-Set aside for about 30 minutes-On floured surface, roll (and roll and roll). It will most likely be easier to divide the dough in half and roll that way, otherwise it takes up too much space.
-Once it's flat enough to almost be transparent, cut into rectangular sheets-Get the widest slightly-deep pan you have and fill it an inch or two with water and set to boil
-Cook the sheets for a minute or two in the boiling water and then place aside to drain

Prepare eggplant:
-Preheat oven to about 200C/400F
-Cut a couple eggplants into 1/2inch thick slices.
-Place on a tray and coat with olive or canola oil
-Roast for about 5 or 10 minutes, then flip over and roast again

Prepare cheeses:
-Cube about 2 1/2 cups of fresh mozzarella, 1 cup provolone, 2 cups ricotta, 1 cup grated parmesan
-Mix in a large bowl with 2 or 3 cloves of minced garlic and an egg to hold it together

Prepare sauce:
-Make or buy a tomato sauce. I have a couple recipes on the site. I just made a basic one: sautee onion and garlic in olive oil with a bit of balsamic vinagrette. Add 2 or 3 tins of peeled tomatoes, 1 fresh tomato, some bay leaves, 1 tsp of stock powder, 1 tbsp tomato/chili paste, 1 tsp oregano, a bit of honey and some salt and pepper. Let simmer for about an hour (so start this before the pasta sheets)

Prepare lasagna:
-Line the bottom of a deep baking dish with eggplant
-Pour some sauce to cover eggplant
-Add the layer of cheese
-Repeat until everything is used up, trying to end with sauce on top. On the top place large pieces of mozarella
Cook lasagna:
-In an oven preheat to about 190C/380F, bake for about 30 or 40 minutes
-Take out and let cool for about 10 minutes so you don't burn the roof of your mouth

-I know it's labour-intensive. I made everything from scratch and from start to eating took less than 3 hours. But it was 3 full hours. Timewise, the best way to do this is to start the sauce, then make the pasta dough and roll it out; once it's flat and cut do the eggplant and while the eggplant is in the oven, cook the eggplant sheets in the boiling water. This way the oven can still be on once the eggplant is taken out of the oven and the lasagna can go right in.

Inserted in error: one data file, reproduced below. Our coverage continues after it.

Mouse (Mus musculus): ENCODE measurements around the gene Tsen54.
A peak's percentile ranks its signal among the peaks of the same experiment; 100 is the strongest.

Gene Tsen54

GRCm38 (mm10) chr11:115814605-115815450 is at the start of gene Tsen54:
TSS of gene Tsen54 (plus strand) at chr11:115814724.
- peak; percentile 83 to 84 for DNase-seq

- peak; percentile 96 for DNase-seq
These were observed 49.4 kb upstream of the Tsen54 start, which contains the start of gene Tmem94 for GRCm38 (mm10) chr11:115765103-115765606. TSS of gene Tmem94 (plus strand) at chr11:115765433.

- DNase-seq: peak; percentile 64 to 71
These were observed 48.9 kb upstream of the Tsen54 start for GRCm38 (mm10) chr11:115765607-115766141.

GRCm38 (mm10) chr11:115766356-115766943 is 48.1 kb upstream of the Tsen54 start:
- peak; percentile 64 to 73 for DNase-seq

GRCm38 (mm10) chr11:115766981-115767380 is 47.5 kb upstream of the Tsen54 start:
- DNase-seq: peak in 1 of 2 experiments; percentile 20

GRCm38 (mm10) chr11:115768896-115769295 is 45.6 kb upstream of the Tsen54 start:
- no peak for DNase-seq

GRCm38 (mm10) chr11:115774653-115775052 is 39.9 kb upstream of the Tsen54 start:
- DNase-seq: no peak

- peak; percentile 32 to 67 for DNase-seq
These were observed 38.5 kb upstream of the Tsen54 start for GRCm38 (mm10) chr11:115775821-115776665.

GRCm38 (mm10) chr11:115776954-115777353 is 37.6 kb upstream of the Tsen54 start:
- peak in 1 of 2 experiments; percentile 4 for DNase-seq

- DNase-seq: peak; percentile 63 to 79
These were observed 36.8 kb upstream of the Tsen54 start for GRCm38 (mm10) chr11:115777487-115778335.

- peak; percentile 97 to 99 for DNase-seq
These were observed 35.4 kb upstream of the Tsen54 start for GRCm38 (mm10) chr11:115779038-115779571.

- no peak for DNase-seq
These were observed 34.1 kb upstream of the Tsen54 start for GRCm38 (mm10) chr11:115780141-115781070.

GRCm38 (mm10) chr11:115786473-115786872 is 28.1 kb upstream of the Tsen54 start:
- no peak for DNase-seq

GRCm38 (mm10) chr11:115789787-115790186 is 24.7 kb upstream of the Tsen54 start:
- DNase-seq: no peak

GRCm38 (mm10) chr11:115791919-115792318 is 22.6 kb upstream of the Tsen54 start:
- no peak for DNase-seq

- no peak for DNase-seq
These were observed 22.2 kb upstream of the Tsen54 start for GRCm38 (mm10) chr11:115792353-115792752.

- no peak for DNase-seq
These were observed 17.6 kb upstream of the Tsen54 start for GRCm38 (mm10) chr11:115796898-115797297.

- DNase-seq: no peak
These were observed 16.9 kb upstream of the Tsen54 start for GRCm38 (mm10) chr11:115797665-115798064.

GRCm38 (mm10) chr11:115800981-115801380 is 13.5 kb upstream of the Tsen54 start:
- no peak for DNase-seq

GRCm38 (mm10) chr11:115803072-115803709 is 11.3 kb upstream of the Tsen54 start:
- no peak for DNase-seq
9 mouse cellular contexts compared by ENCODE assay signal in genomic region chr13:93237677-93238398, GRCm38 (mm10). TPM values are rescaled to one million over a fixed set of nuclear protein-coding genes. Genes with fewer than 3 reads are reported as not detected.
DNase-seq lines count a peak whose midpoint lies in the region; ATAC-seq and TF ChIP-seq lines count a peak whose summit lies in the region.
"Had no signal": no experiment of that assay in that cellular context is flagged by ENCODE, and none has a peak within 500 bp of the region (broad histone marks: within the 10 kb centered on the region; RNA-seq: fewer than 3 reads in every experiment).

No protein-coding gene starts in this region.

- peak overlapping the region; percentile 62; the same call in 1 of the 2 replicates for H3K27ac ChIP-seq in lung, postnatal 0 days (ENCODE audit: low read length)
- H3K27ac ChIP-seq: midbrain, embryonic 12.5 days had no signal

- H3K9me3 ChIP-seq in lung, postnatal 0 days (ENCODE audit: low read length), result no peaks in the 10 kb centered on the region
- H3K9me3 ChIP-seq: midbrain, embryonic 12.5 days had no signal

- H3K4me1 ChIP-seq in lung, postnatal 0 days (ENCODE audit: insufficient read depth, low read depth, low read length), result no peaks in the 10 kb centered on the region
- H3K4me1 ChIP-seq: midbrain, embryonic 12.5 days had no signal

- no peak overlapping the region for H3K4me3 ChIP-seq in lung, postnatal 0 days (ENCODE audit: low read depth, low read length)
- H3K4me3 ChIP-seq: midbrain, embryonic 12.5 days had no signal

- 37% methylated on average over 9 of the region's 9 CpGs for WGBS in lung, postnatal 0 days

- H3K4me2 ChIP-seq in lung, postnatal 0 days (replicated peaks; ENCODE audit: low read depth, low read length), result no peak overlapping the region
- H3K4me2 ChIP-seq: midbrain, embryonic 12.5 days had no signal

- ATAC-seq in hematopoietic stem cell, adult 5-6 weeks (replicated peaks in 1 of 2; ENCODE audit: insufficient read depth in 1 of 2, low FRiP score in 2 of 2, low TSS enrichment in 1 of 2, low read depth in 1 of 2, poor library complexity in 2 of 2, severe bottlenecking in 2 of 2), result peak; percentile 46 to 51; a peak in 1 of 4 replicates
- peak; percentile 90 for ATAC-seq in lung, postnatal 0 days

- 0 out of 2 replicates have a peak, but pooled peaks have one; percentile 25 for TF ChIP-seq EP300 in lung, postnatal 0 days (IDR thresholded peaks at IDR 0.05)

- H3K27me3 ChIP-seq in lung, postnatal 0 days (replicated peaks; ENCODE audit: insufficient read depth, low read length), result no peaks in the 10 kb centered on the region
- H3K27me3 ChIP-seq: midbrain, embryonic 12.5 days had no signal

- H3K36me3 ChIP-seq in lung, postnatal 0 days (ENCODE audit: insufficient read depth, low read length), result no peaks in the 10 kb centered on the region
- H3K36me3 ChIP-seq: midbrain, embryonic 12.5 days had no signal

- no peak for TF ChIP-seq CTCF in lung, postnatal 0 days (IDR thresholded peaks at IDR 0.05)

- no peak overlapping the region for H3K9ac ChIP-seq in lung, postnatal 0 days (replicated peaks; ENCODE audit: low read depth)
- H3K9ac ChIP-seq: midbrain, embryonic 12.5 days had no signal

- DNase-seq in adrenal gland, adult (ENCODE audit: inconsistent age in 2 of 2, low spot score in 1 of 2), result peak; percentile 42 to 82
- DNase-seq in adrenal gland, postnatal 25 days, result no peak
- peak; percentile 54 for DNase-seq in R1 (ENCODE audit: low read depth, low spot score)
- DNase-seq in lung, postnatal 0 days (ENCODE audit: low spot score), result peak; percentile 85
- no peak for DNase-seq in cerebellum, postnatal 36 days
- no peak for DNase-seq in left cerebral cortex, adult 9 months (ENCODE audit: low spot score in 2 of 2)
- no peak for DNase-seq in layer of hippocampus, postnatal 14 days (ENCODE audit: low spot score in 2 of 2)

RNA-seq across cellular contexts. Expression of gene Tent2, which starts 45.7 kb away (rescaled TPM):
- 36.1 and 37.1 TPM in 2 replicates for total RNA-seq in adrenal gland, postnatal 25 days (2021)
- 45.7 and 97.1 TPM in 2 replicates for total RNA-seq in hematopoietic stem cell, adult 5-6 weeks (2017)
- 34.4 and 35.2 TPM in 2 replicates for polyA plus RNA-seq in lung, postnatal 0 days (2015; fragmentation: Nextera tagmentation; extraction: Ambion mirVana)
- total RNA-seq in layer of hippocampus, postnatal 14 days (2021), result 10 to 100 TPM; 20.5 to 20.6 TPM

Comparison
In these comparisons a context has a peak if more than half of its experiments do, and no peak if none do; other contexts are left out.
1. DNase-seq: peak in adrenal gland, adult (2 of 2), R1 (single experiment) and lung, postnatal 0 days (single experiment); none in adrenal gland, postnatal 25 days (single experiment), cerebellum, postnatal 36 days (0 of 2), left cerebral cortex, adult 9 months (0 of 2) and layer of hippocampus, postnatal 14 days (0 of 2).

-Rolling is pretty hard (especially with a wine bottle!). The best strategy, I find, is to roll a bit and then flip the dough over and rotate 1/4 of a circle clockwise. Once it gets pretty flat, it's harder to roll and you have to kind of press down as you slide the roller. Make sure stretch your fingers every now and then.
-This recipe for pasta is the same as any kind of pasta, so you can use it for any shape you'd like etc (I had more sheets than other material and so cut it into fettuccine and froze it)
-I don't peel eggplants because I like the texture and taste of the skin. I also have stopped salting them before hand since the newer varieties aren't as bitter and don't need that done

Lentil Burgers

Last week was Ekka holiday. It is some random holiday whose function or reason is unimportant. What is important, however, is that BBQ was involved. I wanted to give a go on making veggie burgers, using lentils, for all my vegetarian friends. I got a couple ideas around the internet and the results were really quite tasty.

-Soak 1 1/2 cups of dried green lentils in water (more than cover) for several hours/overnight
-Change water and simmer for about an hour or until the lentils are soft. Drain and set aside to cool-Mix about 1/2 cup bread crumbs with a tablespoon of cumin seeds and toast in a pan on low heat for about 5 minutes
-Dice half an onion
-In a food processor, mince a couple cloves of garlic and a couple hot chili peppers with a bit of coarse salt
-Add the lentils to the processor and 2 eggs and pulse until completely mixed
-Add 1tsp honey and 1 tsp soy sauce
-Mix in bread crumbs/cumin seed mixture and the onion
-Check consistency - if too fluid (they should be able to hold together fairly well) then add more breadcrumbs